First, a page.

Millennials and their shopping habits are starting to make a considerable impact on the luxury sector.
Online purchases of luxury goods, including apparel, beauty and accessories, now make up 8 million euros of the industry’s 254 billion euros in sales, an increase of 500 percent since 2009, according to new research from McKinsey & Co.
In another seven years, online sales of luxury goods are expected accelerate even more, with McKinsey projecting 74 billion euros in sales by 2025, meaning online shopping will makeup 19 percent of an industry expected to do 309 million euros in annual sales by that time.
While such an increase in online shopping would likely be reason enough for luxury brands to keep upping their digital game, about 78 percent of luxury shoppers also go online to check out a brand or an item before they purchase, whether that be online or in-store.
“The typical luxury shopper now follows a mixed online/off-line journey, seeking advice of peers on social media or looking for suggestions from trusted bloggers before entering a store, then often posting about their purchases afterwards,” McKinsey said. “The luxury shopper who begins and ends the customer journey is a dying breed — representing just 22 percent of all luxury shoppers.”
And digital shopping habits are not found only among Millennials. Shoppers over age 50 spend almost as much time per week browsing the Internet as the younger generation, 16.4 hours and 17.5 hours, respectively, and while they use social media quite a bit less, 75 percent of Baby Boomers are still connected. But McKinsey admitted that, “When it comes to digital, Millennials lead the way and are teaching older generations new behaviors, as well as setting expectations for the quality of digital interaction with brands.”
It’s little wonder then that luxury powerhouses like Céline, part of LVMH Moët Hennessy Louis Vuitton, are moving to bolster their online presence with new web sites. Just launched in Europe in December, Céline’s site will be the exclusive online seller of the brand, while offering things like online appointment requests and in-store pickup, among other services.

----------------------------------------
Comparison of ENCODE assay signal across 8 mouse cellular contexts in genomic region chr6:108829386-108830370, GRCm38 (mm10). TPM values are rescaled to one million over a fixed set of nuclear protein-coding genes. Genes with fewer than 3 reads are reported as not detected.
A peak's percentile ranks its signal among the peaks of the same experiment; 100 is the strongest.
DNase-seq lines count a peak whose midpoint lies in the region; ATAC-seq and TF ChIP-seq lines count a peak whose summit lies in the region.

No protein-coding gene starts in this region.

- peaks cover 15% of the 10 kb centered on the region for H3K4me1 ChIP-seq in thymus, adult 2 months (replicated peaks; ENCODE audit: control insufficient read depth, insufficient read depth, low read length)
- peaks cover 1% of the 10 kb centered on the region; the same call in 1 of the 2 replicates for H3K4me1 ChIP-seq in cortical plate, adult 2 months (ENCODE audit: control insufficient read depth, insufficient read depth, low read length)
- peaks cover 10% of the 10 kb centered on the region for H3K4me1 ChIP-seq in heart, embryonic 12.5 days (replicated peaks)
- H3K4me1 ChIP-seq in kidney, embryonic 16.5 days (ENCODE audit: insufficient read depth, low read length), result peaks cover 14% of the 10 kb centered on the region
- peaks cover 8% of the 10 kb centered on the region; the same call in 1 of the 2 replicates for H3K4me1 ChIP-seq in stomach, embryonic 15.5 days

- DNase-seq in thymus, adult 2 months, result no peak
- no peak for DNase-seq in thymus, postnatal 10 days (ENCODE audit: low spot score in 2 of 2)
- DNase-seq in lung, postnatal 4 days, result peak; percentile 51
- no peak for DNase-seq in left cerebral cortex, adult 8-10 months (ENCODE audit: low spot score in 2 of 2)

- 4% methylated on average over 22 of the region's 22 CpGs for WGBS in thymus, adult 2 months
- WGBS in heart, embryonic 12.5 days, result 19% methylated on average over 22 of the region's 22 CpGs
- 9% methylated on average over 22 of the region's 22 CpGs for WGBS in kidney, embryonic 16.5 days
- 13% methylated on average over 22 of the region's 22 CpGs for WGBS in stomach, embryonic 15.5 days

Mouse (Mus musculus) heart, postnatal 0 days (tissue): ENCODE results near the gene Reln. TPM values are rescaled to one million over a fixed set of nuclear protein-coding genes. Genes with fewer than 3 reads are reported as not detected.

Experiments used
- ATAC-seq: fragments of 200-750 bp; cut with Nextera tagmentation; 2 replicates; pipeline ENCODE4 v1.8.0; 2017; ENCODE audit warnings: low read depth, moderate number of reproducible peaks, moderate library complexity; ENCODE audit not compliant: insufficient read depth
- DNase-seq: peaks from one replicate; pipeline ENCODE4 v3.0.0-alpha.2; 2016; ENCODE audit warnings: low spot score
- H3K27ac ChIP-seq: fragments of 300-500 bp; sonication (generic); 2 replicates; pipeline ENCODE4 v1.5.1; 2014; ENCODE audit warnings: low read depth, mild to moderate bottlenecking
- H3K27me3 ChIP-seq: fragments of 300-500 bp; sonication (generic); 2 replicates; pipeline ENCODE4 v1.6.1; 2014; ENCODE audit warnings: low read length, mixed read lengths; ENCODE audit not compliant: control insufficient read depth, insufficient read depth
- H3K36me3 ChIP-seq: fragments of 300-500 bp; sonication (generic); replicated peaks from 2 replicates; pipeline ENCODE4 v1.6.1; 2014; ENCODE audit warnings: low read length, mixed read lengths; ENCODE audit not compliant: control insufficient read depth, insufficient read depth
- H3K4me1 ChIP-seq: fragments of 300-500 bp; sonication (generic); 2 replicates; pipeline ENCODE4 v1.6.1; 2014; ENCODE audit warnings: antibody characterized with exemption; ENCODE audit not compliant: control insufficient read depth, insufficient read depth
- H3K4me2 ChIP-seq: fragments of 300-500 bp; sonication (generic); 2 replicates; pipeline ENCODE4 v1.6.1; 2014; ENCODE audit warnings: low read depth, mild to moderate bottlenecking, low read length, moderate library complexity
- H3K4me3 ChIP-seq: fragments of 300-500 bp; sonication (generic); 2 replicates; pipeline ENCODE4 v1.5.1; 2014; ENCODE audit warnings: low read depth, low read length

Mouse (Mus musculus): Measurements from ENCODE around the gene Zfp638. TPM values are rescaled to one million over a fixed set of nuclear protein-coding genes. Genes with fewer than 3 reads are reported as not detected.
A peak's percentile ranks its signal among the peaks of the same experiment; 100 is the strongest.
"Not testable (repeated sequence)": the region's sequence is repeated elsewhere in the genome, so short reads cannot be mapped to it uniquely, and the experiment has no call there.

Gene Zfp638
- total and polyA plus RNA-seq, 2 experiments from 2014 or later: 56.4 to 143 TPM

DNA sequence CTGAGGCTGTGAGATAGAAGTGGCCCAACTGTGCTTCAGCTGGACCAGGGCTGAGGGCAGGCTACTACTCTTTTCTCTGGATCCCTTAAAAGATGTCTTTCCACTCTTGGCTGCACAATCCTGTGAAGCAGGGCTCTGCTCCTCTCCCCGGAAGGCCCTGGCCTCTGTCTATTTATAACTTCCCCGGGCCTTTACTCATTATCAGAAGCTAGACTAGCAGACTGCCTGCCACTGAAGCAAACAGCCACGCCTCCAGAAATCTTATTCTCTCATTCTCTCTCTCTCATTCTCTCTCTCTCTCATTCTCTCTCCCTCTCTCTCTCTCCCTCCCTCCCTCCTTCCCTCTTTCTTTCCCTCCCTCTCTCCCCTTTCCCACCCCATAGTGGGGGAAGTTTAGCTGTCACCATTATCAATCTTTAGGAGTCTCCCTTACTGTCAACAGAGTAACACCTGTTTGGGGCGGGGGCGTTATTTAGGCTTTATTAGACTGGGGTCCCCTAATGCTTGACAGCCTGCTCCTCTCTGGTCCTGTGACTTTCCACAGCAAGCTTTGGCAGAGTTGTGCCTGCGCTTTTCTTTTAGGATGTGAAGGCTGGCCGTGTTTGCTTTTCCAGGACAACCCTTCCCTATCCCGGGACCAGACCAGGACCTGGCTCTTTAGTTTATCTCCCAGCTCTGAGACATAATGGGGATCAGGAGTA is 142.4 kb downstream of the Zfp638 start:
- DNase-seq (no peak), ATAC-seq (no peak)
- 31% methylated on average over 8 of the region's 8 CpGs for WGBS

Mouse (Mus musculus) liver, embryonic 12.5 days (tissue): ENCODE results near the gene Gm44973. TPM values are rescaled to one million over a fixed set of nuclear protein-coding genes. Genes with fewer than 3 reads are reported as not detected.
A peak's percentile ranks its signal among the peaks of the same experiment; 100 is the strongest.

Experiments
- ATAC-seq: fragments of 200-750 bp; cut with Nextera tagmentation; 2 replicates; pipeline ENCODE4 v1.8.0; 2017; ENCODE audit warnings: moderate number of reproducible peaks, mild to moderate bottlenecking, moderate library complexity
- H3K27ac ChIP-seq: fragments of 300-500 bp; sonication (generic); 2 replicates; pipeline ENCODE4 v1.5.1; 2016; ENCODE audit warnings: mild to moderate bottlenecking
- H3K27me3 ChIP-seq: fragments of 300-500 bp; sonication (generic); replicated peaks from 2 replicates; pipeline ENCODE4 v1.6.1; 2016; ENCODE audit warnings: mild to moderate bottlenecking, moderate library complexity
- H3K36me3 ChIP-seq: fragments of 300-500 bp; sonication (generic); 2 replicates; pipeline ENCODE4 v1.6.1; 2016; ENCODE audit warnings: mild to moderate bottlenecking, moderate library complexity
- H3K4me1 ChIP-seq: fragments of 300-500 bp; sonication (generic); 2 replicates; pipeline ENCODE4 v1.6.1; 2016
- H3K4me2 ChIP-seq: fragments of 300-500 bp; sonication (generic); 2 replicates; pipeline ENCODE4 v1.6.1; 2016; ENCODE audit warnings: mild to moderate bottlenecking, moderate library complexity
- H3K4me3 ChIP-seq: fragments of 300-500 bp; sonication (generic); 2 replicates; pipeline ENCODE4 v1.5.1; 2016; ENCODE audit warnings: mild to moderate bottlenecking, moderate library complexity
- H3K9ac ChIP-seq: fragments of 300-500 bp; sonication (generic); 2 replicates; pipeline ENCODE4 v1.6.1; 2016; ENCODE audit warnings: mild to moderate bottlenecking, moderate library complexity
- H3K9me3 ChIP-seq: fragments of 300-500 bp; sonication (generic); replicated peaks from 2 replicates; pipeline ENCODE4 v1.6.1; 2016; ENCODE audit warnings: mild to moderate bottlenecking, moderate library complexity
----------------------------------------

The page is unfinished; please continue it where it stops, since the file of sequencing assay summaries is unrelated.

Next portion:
Gucci, part of luxury operator Kering, is at the head of the industry pack online. A recent study of web traffic by SimilarWeb put the Italian brand alongside online-only Stitch Fix and basics brand Uniqlo as the top three gainers over 2017. Gucci’s traffic increased monthly over the year and peaked in December with 4.7 million visitors.
Richemont, too, is looking to get a bigger piece of the growing online market. Earlier this month it offered to take full control of online-only Yoox Net-a-porter Group for up to 2.77 billion euros, with Richemont chairman Johann Rupert saying he wanted to increase the company’s “presence and focus” online.
But even with all this movement online, there is still a gap between shoppers that consider themselves “absolute” luxury consumers, an important population for the luxury industry, and those that trend toward “affordable luxury,” or lower-priced items from high-end brands, according to McKinsey.
These affordable luxury products, along with luxury beauty, lead online sales, however, followed by ready-to-wear apparel and accessories. And those shopping for lower-priced items from luxury brands are younger and more inclined to shop online.
But growth is growth, and the expansion of online is seen by industry experts as little more than a good opportunity for that. Antoine Beige of HSBC said in a note on Richemont’s proposed YNAP deal that the global online market for luxury is “fast-growing” and set to increase at least 17 percent this year.
But outside of increasing their official presence online, luxury brands also need to be aware of the customer-to-customer dynamic happening online. McKinsey said plainly that the consumer, not the brand, is creating its online image and that brands “will need to learn to deal with ambiguity and accept that some aspect of the messaging will be co-created with their customers rather than controlled unilaterally by their management team.”
McKinsey Illustrated this idea by comparing a brand’s official Instagram posts as of mid-2017 with the number of hashtags with the brand’s name: Chanel had 700 posts and 48.8 million hashtags, Louis Vuitton had 1,970 posts and 25.4 million hashtags, Valentino had 4,890 posts and 24.1 hashtags and Balmain has 3,660 posts and 5.7 million hashtags.
If anything, it looks like the more sparing a brand is with their social media presence, the more fervor is created online.
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